In a significant development, the Supreme Court of India has commenced hearing petitions challenging the Centre’s decision to revoke the special status of Jammu & Kashmir under Article 370. As arguments were presented by various parties in the courtroom, questions were raised about the legality of this move.
Counsel Kapil Sibal, who is representing National Conference leader Mohammad Akbar Lone, gave a historical perspective on the Kashmir issue. He contended that the state initially aspired to remain independent but was compelled to accede to India due to external aggression supported by Pakistan. Sibal emphasized that Jammu & Kashmir had a unique relationship with India through Article 370, which could not be nullified without the consent of the state legislature.
One of the key points of contention was the fate of Article 370 after the dissolution of J&K’s Constituent Assembly in 1957. Sibal argued that without the assembly’s recommendation, the abrogation of Article 370 would be invalid.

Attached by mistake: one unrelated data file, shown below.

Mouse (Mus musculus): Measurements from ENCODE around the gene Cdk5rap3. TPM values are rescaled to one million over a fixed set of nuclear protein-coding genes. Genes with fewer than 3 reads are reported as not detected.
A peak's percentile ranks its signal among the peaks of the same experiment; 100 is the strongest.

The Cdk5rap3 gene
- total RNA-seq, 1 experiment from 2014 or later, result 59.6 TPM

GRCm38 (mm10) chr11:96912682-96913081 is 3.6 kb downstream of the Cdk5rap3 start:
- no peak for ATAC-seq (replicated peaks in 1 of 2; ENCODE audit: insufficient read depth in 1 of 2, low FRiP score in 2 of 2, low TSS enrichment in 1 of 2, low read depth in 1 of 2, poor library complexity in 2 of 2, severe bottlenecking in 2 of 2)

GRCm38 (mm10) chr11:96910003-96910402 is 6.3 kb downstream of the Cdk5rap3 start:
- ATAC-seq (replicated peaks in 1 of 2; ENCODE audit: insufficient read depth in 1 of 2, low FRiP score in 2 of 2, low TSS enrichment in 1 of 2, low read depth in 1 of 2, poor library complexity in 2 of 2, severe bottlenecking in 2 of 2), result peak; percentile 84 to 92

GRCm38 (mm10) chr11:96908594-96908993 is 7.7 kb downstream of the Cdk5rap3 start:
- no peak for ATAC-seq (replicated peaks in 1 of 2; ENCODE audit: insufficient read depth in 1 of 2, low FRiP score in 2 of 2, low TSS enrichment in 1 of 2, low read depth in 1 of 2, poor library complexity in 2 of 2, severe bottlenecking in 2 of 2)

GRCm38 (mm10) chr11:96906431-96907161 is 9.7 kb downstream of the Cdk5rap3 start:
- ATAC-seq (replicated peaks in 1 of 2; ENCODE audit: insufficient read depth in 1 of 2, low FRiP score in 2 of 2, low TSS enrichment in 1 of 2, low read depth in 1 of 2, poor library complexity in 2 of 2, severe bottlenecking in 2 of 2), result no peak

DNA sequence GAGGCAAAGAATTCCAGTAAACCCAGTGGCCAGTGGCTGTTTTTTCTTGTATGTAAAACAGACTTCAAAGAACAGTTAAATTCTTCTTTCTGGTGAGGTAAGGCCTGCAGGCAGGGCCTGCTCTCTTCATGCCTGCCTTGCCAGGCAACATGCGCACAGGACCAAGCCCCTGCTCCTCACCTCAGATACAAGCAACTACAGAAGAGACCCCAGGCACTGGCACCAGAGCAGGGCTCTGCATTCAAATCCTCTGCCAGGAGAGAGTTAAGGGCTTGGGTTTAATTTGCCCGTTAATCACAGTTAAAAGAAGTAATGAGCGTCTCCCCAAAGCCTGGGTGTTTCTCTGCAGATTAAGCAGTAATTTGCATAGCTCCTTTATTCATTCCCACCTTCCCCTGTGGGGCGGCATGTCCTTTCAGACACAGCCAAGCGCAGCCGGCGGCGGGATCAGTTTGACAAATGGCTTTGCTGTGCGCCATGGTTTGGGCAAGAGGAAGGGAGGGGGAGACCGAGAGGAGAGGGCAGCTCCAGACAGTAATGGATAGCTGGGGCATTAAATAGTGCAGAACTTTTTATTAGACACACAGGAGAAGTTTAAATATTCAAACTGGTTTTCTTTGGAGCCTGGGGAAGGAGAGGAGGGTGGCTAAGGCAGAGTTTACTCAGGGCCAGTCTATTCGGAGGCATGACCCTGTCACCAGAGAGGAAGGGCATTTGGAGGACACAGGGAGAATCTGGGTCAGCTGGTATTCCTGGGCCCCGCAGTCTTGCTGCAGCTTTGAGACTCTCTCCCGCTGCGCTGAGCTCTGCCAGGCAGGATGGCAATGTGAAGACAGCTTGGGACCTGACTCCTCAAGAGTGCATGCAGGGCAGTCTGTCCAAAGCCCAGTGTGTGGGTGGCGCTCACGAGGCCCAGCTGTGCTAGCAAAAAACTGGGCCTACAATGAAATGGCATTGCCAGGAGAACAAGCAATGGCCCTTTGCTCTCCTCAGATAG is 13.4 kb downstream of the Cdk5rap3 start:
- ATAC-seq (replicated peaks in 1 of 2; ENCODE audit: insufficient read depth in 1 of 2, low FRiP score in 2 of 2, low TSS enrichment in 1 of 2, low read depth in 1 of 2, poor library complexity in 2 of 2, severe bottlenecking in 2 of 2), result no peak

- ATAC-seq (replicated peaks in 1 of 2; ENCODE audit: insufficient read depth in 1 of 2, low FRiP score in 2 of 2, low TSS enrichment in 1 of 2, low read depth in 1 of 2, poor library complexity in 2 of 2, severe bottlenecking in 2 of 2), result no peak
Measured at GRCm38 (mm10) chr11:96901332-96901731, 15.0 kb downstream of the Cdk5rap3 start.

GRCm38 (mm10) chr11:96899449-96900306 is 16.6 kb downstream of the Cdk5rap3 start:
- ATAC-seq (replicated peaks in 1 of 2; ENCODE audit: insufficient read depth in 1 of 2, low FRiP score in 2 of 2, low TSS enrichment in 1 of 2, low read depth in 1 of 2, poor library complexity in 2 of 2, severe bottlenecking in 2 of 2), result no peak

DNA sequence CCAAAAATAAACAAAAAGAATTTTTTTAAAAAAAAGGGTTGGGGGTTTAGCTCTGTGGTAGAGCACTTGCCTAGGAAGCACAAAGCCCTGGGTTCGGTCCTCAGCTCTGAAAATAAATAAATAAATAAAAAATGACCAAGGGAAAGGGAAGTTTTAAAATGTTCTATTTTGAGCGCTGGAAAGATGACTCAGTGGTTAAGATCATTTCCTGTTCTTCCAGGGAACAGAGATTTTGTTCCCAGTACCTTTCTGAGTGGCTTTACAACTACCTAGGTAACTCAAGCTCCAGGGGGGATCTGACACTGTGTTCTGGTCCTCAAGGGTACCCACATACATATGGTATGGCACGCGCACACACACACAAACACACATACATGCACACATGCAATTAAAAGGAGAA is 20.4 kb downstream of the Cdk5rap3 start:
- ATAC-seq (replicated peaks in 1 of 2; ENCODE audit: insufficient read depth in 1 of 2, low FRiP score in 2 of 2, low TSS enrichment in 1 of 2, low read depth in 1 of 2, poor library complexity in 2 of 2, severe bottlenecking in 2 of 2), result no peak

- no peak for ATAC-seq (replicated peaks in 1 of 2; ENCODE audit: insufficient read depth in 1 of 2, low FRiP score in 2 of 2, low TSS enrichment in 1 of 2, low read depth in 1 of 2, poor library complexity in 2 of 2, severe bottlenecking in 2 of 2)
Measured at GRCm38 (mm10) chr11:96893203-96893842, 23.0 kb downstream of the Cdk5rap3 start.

The court further raised the question of whether an entity, which unconditionally accepts the sovereignty of another state, can restrict the powers of that state’s Parliament. It highlighted that Article 370 is categorized as temporary, transitional, and special, leading to doubts about the definition and scope of temporary provisions.
Addressing this concern, Sibal explained that Article 370 was intended to be temporary only because there was no Constituent Assembly of J&K at the time of India’s Constitution framing. He asserted that if the assembly had decided not to accede to India, the provision would have automatically ceased to exist.
These deliberations in the Supreme Court have far-reaching implications for the future of Jammu & Kashmir. The outcome of this legal battle will determine whether the Centre’s decision to revoke the special status of the region stands or is deemed unconstitutional. It remains to be seen how the court will reconcile historical perspectives, constitutional interpretations, and political realities to arrive at a verdict.